Eugene Cho posted a link to a Relevant Magazine article on materialism where seven Christian leaders respond to the question of how to follow Jesus in an age that worships mammon. Shane Claiborne’s response struck a chord with my own experience of who I care about and why:
What is enough is defined by our relationship to our neighborâ€”if our neighbor has four cars, then we think we are living simply if we have two cars. If our neighbor doesnâ€™t have water, then two cars is probably too many. We have this command to love our neighbor as ourselves, but I think the great tragedy of our culture is that we are pushed away from suffering, away from poverty to the point that itâ€™s enough if we give a tax-exempt donation or volunteer for a week out of the year. And yet if weâ€™re really in relationship with people who are suffering, that messes with us.
Just last night, I had a conversation with someone who had heard of a ministry need related to Servant Partner’s work in urban slum communities around the world. This individual had felt stirred by God’s spirit, in the context of a relationship, to respond in a way that resources could be freed up to help support a missionary couple in their continued work among the poor. That proximity that Shane describes made the difference in linking this person’s resources with a unique ministry need.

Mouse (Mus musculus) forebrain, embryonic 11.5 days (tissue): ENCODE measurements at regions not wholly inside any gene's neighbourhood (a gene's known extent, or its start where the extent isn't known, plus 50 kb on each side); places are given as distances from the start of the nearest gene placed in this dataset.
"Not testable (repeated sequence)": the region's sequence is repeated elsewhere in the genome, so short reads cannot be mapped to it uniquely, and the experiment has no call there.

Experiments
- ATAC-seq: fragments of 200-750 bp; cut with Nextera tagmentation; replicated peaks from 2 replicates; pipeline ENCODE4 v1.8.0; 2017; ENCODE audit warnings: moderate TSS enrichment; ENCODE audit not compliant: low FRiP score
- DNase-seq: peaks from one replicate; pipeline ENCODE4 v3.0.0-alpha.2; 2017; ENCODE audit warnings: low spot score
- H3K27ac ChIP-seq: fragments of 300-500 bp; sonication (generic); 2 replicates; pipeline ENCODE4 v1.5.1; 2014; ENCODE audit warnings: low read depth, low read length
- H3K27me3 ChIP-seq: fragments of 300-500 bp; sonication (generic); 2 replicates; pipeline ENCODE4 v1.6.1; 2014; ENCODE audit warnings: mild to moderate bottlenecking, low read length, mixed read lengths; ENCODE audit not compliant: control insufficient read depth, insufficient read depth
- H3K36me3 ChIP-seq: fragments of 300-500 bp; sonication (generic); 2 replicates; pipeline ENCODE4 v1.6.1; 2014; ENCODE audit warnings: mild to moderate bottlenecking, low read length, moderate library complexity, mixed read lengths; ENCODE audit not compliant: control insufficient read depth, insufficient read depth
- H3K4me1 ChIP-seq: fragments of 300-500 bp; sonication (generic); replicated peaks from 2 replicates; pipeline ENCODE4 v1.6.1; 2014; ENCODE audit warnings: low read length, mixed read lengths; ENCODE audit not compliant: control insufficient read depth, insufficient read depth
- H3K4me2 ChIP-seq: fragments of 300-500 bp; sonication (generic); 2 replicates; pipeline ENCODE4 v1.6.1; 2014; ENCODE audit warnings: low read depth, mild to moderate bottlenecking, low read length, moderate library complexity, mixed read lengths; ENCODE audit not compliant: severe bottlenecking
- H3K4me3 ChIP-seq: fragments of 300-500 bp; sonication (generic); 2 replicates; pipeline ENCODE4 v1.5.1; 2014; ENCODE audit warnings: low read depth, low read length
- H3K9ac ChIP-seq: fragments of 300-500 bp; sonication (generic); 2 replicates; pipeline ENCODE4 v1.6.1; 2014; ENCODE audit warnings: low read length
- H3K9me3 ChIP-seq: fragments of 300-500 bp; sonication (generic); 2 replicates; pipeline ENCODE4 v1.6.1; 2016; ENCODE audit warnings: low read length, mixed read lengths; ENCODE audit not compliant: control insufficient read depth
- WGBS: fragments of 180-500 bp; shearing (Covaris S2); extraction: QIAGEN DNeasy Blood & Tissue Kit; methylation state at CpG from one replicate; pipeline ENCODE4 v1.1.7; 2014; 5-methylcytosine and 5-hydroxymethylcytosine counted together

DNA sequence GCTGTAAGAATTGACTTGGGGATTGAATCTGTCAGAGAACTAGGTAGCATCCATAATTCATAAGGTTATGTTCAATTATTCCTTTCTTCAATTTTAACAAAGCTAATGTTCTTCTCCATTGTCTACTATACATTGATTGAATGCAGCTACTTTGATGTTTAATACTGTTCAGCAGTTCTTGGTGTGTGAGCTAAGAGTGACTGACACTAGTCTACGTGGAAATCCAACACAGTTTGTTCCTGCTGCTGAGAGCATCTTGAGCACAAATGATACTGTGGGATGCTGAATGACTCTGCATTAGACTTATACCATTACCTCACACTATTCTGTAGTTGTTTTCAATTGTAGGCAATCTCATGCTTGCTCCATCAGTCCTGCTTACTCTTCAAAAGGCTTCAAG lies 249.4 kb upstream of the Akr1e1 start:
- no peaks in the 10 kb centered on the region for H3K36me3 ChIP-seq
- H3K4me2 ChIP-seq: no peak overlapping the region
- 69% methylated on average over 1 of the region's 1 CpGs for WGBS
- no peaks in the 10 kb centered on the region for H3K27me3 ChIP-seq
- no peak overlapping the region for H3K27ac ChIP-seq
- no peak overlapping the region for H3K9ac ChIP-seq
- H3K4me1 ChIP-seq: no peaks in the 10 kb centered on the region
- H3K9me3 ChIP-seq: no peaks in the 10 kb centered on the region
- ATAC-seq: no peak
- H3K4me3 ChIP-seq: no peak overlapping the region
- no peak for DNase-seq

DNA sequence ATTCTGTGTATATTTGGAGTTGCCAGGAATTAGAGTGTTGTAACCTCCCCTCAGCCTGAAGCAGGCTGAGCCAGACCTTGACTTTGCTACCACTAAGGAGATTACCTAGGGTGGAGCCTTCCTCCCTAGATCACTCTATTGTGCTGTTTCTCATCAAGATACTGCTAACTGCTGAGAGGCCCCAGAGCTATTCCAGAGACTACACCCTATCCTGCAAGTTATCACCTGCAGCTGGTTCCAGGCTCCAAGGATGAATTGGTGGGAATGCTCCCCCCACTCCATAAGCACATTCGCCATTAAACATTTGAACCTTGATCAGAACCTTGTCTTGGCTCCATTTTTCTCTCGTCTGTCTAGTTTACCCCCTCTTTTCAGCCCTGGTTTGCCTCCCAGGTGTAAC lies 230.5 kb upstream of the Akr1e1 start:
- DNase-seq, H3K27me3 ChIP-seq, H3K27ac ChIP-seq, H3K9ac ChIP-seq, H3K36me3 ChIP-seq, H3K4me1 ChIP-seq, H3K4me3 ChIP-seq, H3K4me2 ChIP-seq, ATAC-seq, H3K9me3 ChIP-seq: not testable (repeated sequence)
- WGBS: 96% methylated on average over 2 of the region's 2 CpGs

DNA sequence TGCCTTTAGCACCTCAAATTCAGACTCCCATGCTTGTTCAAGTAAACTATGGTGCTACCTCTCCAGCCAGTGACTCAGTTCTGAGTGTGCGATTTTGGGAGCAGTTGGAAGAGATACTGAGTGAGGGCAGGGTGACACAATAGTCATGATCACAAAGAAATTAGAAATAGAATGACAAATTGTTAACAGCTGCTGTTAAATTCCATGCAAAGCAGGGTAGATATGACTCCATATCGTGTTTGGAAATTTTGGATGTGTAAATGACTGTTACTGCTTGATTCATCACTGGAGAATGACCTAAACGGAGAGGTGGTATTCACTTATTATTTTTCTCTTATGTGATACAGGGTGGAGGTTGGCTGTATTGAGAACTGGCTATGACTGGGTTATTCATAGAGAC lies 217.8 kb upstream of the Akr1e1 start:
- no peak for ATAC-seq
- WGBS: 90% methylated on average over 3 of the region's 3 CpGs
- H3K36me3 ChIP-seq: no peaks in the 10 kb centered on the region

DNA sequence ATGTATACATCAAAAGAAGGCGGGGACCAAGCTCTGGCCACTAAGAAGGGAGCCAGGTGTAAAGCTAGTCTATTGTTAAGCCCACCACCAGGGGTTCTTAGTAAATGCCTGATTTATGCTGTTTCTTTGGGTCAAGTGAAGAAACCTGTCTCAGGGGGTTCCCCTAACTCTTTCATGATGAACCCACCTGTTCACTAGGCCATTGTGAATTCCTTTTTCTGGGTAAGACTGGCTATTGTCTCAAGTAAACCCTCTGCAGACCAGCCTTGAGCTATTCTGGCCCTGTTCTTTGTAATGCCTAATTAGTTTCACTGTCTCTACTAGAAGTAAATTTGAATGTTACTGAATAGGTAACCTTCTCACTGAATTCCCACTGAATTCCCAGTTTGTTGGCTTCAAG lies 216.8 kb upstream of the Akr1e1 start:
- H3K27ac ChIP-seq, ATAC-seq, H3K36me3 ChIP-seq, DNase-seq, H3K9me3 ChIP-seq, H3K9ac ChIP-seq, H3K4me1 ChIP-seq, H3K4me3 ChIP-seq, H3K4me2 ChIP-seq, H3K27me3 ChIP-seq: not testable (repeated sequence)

I think about the times I have been made aware of a friend’s need and how natural and easy it is to respond. Those of us with small children here often take care of each other’s kids. When someone is sick, it is a normal thing to offer meals or a trip to the store for Gatorade or medicine. And even when the needs are much greater, we still respond to our friends with generosity and sacrifice.
Just yesterday in the mail I received Whitworth University’s (Doug’s alma mater) alumni magazine that profiled a couple who gave birth to quadruplets this past year and the incredible ways their community of friends from Whitworth have stood by them and joined with them in caring for this generous, but challenging, gift from God. And I think of my own experience of the past year and the ways my community surrounded our family and served us with extraordinary measures of practical care and help. I can also recall situations where we were in deep financial need and friends stepped in with financial gifts that perfectly met our needs. And in smaller measure, Doug and I have done the same for others whose needs have come before us.
I recall the words of a woman writing about her experience in a college ministry that sought to be inclusive of other ethnic groups on campus. She describes the group’s strategies involving special food and music and affinity groupings employed and then says this:
You just need to be a friend – I say.
You donâ€™t need none of that stuff
Youâ€™re being fake
â€“â€“ people always know a fake
â€”â€”Why donâ€™t you try to just be real
Andâ€¦Why is it that you have â€œwhite onlyâ€ friends?
But they just kept on with their trying
Cause no one really wants different friends
I like Shane’s point about proximity, and I think I would add to it my friend’s challenge about whether any of us really want different friends.